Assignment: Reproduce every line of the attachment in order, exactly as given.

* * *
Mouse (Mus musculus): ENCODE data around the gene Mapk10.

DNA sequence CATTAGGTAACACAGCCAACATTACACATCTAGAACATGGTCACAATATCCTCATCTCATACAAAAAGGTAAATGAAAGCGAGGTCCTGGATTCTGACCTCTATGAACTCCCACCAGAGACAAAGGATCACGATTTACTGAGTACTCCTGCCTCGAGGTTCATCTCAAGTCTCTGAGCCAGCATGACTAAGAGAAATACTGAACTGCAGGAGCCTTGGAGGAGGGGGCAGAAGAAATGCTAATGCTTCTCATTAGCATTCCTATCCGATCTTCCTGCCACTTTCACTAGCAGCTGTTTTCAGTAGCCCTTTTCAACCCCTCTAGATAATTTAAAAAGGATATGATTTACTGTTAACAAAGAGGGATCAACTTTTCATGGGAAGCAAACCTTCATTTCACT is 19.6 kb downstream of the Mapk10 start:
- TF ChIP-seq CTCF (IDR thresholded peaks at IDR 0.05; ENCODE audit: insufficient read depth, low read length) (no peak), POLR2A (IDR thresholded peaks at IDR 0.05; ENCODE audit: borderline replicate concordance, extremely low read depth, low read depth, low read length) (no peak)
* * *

Mouse (Mus musculus): ENCODE data around the gene Mapk10.

DNA sequence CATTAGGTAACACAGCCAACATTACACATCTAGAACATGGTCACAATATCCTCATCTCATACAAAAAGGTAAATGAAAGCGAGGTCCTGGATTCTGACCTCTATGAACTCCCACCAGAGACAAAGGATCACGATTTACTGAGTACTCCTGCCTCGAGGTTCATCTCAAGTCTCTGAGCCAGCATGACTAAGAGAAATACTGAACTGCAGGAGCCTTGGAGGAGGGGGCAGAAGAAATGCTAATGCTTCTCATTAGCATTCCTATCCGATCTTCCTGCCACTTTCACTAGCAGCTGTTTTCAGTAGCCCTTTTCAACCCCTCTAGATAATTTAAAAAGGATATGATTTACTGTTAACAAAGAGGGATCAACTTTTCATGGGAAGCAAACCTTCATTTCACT is 19.6 kb downstream of the Mapk10 start:
- TF ChIP-seq CTCF (IDR thresholded peaks at IDR 0.05; ENCODE audit: insufficient read depth, low read length) (no peak), POLR2A (IDR thresholded peaks at IDR 0.05; ENCODE audit: borderline replicate concordance, extremely low read depth, low read depth, low read length) (no peak)